The Golden Thread

While the outcomes of high-reaching goals like universal energy access can be hard to grasp for people not “on the ground” in villages and rural communities, it is these “golden thread” benefits of widespread electrification – economic, social, health, education, among many others – that are the reasons why global initiatives like “Sustainable Energy for All are significant drivers of holistic and sustainable rural development.

Andy Schroeter is co-founder and CEO of Sunlabob Renewable Energy, Ltd., a Laos-based social enterprise that specializes in renewable energy and clean water projects in developing regions of the world. Mr. Schroeter – also a consultant to USAID, the Asian Development Bank and other rural development agencies – has more than 15 years experience undertaking sustainable development initiatives in remote, off-grid villages.

Note: A version of this article was also published in Earth & Industry.


▼▼▼      7 Comments     ▼▼▼

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  • Hari Srivastava

    Proposal for joint manufacturing of Rural Power
    Generator

    We have a patent protected low
    RPM Permanent Magnet Rural Power Generation system in the range of 10KW to 200Kw.
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    presence for its manufacturing. Needless to mention that huge quantities will
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  • http://www.facebook.com/mack.enchesee Mack Enchesee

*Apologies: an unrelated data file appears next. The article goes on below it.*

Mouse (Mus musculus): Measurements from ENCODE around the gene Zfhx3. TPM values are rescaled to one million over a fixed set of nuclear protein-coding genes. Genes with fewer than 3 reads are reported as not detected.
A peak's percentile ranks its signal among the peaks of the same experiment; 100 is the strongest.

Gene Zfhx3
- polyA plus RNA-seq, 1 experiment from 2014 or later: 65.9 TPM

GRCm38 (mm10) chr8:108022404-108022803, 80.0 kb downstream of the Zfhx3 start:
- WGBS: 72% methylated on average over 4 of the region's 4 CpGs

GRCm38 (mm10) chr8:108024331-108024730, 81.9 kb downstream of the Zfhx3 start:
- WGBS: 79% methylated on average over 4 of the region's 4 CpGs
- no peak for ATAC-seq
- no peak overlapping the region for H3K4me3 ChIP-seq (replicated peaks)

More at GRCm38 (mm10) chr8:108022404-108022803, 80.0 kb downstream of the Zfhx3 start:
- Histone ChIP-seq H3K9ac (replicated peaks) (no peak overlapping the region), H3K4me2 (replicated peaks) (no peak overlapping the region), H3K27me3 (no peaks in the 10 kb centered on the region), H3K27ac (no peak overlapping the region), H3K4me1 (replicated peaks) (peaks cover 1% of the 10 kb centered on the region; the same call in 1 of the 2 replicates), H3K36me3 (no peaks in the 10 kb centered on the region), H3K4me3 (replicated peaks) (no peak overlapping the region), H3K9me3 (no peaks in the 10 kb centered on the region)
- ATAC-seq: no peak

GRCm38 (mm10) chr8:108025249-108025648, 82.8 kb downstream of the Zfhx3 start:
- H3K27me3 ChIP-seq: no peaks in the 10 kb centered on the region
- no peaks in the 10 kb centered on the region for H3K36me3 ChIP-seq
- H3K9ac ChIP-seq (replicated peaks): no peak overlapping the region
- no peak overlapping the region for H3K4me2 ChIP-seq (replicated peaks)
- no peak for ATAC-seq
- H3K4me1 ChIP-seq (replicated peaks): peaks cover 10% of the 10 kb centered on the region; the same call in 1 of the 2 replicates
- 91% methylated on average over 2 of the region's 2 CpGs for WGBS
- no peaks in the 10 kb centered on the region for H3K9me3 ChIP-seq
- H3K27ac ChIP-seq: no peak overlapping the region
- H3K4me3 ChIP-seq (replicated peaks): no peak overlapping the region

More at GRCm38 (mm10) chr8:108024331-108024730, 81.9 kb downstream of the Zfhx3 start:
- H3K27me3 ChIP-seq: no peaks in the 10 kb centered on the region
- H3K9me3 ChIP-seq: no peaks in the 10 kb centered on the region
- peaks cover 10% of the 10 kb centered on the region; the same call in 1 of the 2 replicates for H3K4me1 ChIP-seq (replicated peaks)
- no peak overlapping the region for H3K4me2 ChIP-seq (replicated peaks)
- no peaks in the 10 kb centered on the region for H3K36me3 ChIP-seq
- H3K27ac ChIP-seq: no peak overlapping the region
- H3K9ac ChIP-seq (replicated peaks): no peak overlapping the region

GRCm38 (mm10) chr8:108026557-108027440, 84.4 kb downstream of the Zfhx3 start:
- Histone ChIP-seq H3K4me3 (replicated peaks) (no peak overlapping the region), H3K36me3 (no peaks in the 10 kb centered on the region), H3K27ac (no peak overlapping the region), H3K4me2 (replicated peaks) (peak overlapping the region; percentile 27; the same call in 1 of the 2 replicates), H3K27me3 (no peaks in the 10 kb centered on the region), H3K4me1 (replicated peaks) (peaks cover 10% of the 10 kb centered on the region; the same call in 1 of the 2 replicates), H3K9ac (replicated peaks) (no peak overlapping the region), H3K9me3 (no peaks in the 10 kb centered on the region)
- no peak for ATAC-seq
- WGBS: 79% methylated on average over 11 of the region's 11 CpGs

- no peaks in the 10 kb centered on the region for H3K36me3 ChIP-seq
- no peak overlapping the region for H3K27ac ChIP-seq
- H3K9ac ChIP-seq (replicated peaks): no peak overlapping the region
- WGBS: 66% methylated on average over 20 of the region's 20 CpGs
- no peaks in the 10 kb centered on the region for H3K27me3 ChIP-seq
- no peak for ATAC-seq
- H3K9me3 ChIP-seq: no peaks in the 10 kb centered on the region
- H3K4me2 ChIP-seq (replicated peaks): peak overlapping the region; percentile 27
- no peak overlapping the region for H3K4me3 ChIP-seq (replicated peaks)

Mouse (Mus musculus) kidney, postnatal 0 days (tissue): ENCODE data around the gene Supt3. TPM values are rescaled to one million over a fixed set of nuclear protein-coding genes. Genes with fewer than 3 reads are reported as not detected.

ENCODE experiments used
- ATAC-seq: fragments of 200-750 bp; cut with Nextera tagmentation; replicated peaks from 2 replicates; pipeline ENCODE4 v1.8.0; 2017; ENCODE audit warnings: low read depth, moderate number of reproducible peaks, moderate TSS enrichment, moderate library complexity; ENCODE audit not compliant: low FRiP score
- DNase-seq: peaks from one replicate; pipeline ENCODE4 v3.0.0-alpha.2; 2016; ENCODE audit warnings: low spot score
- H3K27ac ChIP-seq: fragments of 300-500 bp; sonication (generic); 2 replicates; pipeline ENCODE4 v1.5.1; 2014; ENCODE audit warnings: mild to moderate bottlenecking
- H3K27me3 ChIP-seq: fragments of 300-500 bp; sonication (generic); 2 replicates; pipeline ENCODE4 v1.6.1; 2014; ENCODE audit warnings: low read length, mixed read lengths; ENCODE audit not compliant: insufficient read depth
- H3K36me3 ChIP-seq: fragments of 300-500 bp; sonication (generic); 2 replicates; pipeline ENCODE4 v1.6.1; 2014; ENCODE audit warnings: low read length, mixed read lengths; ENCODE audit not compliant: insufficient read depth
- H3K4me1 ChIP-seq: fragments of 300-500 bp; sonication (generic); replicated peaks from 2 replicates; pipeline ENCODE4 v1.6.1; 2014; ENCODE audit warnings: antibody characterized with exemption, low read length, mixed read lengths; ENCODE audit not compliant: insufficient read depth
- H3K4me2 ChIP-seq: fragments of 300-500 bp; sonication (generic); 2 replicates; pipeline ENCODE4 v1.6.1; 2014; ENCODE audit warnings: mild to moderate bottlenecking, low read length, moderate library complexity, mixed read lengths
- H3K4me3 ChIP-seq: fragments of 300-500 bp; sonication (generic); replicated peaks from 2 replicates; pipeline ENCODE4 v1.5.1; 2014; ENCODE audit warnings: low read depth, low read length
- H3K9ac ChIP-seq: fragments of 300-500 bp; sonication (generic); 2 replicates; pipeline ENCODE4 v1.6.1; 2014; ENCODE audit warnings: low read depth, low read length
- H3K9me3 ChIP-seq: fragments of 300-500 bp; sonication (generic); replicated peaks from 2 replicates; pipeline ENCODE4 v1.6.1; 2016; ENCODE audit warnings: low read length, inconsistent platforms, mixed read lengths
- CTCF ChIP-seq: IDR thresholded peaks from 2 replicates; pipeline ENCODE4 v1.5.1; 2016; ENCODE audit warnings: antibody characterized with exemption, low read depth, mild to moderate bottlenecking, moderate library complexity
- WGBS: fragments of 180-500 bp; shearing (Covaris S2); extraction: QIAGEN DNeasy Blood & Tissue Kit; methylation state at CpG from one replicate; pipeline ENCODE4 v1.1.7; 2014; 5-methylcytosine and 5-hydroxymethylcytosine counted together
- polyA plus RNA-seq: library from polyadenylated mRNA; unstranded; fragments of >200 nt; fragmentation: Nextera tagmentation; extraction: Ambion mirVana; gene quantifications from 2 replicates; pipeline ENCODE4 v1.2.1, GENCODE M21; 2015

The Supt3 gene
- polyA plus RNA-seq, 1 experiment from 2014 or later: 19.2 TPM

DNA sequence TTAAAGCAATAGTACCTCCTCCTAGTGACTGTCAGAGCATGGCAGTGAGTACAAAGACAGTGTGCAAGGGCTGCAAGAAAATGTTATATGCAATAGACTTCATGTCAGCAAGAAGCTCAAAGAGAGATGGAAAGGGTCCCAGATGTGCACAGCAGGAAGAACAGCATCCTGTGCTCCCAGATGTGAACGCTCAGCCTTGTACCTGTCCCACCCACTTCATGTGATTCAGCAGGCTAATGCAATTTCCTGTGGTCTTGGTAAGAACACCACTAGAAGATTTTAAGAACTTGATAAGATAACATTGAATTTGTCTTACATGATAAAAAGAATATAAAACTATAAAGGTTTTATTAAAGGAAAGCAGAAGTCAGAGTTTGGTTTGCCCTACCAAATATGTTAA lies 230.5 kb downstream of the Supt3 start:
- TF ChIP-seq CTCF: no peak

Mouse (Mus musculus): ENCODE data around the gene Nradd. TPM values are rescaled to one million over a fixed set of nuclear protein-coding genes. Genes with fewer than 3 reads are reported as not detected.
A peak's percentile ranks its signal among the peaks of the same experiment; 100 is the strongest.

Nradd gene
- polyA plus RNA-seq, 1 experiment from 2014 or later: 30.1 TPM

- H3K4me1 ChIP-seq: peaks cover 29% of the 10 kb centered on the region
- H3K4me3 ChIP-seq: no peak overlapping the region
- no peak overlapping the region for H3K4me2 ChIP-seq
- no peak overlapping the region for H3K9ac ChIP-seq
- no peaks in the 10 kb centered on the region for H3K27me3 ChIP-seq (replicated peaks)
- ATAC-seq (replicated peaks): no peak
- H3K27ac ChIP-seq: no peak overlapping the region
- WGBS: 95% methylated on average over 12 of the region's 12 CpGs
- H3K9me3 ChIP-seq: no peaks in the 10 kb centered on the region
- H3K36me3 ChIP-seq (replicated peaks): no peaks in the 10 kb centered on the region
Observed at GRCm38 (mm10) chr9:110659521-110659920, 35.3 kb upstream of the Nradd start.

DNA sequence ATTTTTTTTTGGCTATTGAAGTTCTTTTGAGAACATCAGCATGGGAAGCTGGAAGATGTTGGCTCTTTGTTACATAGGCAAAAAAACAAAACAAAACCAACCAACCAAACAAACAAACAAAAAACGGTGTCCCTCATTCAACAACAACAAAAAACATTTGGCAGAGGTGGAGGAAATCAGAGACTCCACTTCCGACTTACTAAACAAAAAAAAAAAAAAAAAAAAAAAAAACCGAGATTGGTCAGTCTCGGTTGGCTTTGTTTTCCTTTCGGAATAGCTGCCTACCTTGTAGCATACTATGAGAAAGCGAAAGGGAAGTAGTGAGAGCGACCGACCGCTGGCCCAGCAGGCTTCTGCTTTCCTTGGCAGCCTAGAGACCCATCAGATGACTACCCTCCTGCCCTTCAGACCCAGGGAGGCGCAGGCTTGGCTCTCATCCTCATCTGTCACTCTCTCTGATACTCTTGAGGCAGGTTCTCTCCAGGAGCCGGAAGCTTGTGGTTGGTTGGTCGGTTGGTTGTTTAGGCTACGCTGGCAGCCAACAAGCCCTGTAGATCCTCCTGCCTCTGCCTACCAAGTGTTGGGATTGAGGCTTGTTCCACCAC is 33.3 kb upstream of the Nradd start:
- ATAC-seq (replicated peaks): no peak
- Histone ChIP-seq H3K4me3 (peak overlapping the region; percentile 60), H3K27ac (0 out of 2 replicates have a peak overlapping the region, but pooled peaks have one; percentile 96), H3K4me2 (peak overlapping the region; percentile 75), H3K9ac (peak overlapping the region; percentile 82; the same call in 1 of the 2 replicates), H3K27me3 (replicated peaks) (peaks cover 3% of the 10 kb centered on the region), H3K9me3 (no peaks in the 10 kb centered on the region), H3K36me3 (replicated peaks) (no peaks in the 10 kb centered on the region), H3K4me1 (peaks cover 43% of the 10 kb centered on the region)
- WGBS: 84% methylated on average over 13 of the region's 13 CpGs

This article is a revealing look at progressive politics. Energy policy isn’t about creating the cheapest and most efficient energy possible. It’s really about social equity and justice. What cr*p. And written by an advocate for the least efficient and most expensive energy source known, solar. Let these progressives run things and we will all be starving and hiding in caves. Cheap and abundant energy, not the solar utopia dream, is vital to prosperity and economic growth. You want to get people out of poverty, help them grow their economy with cheap energy. Not solar dreams.

    • Kwazai

      actually- for farm life solar is very much viable. pump water. it gets not very worthwhile when you want electricity (money…) from it. most product cycles are geared at a lifetime- so we will see lots of consumerist products- rather than solving problems.
      check glasspoint dot com for a reality check on solar costs vs. natural gas.
      Its evovlving.
      Again I ask- have you ever read ‘Lord of the Flies’?

    • Kwazai

      actually- water is a whole lot more important than money to buy eutopia with….

    • http://twitter.com/ProfRayWills Professor Ray Wills

      Mack Enchesee (Mac and Cheese) is not a real person but a US Republican troll with a fake facebook page and no desire to understand the revolution in small scale distributed energy delivery that projects such as this will deliver. The cheap and abundant energy will be renewables in the hands of the community that will improve quality of life for all. In the case above, clean water produced in situ without the need to run 300 km of power lines.

      • http://www.facebook.com/mack.enchesee Mack Enchesee

        Oh, but I am a real person. Sorry, progressive politics is as I described it. Cr*p. Progressives are good at spreading the poverty around and very poor at creating any productivity, growth or increasing standards of living.

  • Renergy91

    I just had a thought to share. How much good will it be to provide third world countries with electricity and clean water, or anyone for that matter, without first educating them in how to not be wasteful and as irresponsible as our country has become? Educate first, upgrade second. As we are experiencing at this moment, we achieved all this technology in coal and oil for power, only to be educated later that it’s bad for the environment and human health. Now we’re trying to back peddle to correct our wrongs.